Recently his excellency dennis dodds offered this Tekke torba for sale on the internet:
Now, dear readers, you might think what’s newsworthy or significant here besides a mild curiosity someone might harbor as to how much doubly dangerous wants for his treasure. Had his description, which we reproduce verbatim below, not been included along with the photo RK would have to agree. Plus we believe after reading our take on it most of you, too, will understand our taking DD to task.
“The madder red tends toward a luminous mahogany. The drawing of the forms and their spacing is well conceived and indicative of an early phase, with the double-crested birdheads(sic) showing exceptional refinement. Remnants of the original tassels remain. Purchased from a private collection.”
Now let’s do a quick dissection of mr dodds’s short spiel.
1. As anyone who has ever posted a photo to the internet realizes getting the colors to exactly reproduce those in real life is difficult, in fact it is almost impossible. It is. however, quite easy to make mahogany look brownish and, for example, warm red to look reddish. Here the architect turned rug dealer, turned hali-advert peddler, turned rug dealer, turned icoc head honcho has missed the boat completely. For if, as his blurb tell us, this torba ground color is actually mahogany why then does it appear to be red?
It might appear to some of you RK is picking on good ole dennis but we know even though an exact duplication is impossible a reasonable semblance of coloration is quite easily achieved. Should we suggest some Photoshop lessons for his eminence.
2. But this pales to the belly-flop he takes with the next sentence – “The drawing of the forms and their spacing is well conceived and indicative of an early phase”. Puhleese denny-boy such foolish statements might be overlooked if they came from one of the many less than expert rug peddlers who ply their wares online (or off for that matter) but not from the lips of someone like you who is cracked up to be the one of the bees-knees of the current crop of rug expurts. Besides for the lack of even the slightest shred of supporting proof (face facts this torba drawing and spacing are nothing special or noteworthy compared to any other more than decent pre-tourist piece of Turkmen art-port art) trumpeting them - the drawing and spacing - as “indicative of an early phase” is so empty it creates a black-hole that sucks this torba right into Turkmen oblivion.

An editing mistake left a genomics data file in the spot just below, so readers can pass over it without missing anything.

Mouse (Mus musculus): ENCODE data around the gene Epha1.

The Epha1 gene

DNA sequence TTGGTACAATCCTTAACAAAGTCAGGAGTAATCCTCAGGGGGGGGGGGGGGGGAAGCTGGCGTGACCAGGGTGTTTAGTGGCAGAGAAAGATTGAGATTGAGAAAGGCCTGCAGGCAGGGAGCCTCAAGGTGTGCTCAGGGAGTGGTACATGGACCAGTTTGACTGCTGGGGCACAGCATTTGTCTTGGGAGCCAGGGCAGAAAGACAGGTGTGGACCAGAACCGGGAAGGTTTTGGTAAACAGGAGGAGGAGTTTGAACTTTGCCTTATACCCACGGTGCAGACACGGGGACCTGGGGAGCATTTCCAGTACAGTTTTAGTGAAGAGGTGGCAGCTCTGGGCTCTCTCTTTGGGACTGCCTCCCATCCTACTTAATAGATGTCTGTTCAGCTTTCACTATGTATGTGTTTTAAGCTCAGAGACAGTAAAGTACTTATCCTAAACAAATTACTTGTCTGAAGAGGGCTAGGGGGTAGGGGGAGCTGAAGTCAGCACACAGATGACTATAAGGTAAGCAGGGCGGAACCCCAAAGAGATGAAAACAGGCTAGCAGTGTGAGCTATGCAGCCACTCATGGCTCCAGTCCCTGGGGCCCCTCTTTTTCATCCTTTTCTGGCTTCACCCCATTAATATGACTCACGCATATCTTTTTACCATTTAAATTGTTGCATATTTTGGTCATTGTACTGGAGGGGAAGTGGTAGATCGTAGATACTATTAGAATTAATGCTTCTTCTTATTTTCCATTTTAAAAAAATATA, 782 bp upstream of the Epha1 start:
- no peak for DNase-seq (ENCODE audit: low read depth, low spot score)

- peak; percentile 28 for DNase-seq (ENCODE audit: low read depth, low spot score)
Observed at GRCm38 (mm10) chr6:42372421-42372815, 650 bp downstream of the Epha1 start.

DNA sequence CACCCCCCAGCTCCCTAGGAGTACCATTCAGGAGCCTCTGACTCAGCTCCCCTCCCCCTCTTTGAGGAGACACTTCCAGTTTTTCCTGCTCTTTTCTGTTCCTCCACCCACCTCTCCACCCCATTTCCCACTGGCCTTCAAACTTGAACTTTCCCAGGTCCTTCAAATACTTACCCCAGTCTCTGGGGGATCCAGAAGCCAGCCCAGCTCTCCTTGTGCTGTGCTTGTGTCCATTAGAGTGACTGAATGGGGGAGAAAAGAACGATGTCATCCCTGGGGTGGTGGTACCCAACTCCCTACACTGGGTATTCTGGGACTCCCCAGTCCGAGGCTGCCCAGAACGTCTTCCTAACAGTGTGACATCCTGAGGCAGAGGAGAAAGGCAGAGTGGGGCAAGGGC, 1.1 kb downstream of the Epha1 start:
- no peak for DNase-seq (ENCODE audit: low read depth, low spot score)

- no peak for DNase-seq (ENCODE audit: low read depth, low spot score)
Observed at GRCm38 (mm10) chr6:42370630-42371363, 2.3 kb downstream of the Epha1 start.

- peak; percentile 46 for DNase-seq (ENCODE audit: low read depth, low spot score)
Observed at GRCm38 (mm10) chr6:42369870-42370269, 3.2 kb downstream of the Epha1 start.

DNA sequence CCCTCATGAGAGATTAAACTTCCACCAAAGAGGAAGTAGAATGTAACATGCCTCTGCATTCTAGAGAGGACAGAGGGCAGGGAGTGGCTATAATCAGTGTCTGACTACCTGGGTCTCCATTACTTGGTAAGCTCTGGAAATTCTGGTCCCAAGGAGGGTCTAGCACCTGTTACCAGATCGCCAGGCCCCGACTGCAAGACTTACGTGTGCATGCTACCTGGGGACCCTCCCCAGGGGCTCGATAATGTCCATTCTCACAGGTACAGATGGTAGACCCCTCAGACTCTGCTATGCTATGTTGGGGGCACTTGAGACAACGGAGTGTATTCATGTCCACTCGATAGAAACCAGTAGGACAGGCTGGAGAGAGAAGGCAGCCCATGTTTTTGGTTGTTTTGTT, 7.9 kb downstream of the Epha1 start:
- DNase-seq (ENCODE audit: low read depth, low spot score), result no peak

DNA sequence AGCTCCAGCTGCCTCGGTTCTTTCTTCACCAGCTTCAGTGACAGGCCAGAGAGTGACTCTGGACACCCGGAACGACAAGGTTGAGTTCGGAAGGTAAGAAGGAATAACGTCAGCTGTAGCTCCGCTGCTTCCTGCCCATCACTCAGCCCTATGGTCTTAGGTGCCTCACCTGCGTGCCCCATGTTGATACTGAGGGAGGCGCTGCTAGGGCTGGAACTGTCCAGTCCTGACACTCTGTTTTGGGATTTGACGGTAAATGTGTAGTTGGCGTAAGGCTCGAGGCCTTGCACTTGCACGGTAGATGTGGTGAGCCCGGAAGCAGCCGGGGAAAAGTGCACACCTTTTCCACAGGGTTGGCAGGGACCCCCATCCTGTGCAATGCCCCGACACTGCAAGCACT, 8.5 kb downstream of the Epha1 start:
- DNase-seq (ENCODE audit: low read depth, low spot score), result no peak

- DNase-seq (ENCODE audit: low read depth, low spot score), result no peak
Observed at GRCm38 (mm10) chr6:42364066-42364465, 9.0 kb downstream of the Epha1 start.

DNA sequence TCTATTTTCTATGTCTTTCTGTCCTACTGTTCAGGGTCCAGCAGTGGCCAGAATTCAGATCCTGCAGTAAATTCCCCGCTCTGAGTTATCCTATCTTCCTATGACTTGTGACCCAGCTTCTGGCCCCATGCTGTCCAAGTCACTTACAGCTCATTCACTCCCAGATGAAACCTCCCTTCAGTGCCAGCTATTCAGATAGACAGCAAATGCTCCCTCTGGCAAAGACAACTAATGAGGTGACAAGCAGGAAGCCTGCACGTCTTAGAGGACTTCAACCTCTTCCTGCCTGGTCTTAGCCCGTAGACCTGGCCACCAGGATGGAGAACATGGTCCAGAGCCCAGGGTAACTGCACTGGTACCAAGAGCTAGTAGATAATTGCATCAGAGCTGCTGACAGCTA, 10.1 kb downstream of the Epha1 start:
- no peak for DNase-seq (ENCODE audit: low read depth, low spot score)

3. Professor dodds then unloads with another dud:
“the double-crested birdheads(sic) showing exceptional refinement”.
But instead of hitting the bulls-eye of his prospective customer’s ocular apparatus all doubly dangerous manages to do is shoot himself squarely in the forehead. Where, mr. Dodds, did you ever see a genuinely early Tekke torba with double-crested bird heads? Send RK.com a picture of one and we will be glad to pay you, or any one else who does homage on our site.
For your information this convention is one found in only mid-19th or later torba and mafrash and is nothing more than a revivalist notion at best or just another cutesy touch some later groups adopted. It carries no meaning related to clan identity nor does it carry any iconographic significance. Most importantly it has no ethnographic significance for anyone seriously interested in Turkmen weavings, although RK does acknowledge it might grant a “dealer” like mr dodds some hype and, therefore, the opportunity to ask a higher price for a treasure of this ilk.
Unfortunately numerous gullible collectors could, no doubt, be captivated by that extra crest but besides from the limited bragging rights they might buy into, in reality, it’s just another nugget of fools-gold in their cedar chest.
Doubly dangerous’s torba isn’t a bad piece, it’s just not nearly as exemplary as he touts it to be.
4. Lastly, while some 1st half 19th century, which is how dodds dates his piece, are in the excellent condition this one exhibits don’t overlook the following: It is clear torba were made for two reasons – for use as containers and for display as decoration.
Naturally even ones made for use were intended to function as eye candy but a piece like dodds’s, like many many others, was never intended to function in any utilitarian way– a sure sign it is from a later and not an “early” period.
How do we know this? Simple, my dear Watson, it shows no wear pattern commensurate with such a purpose….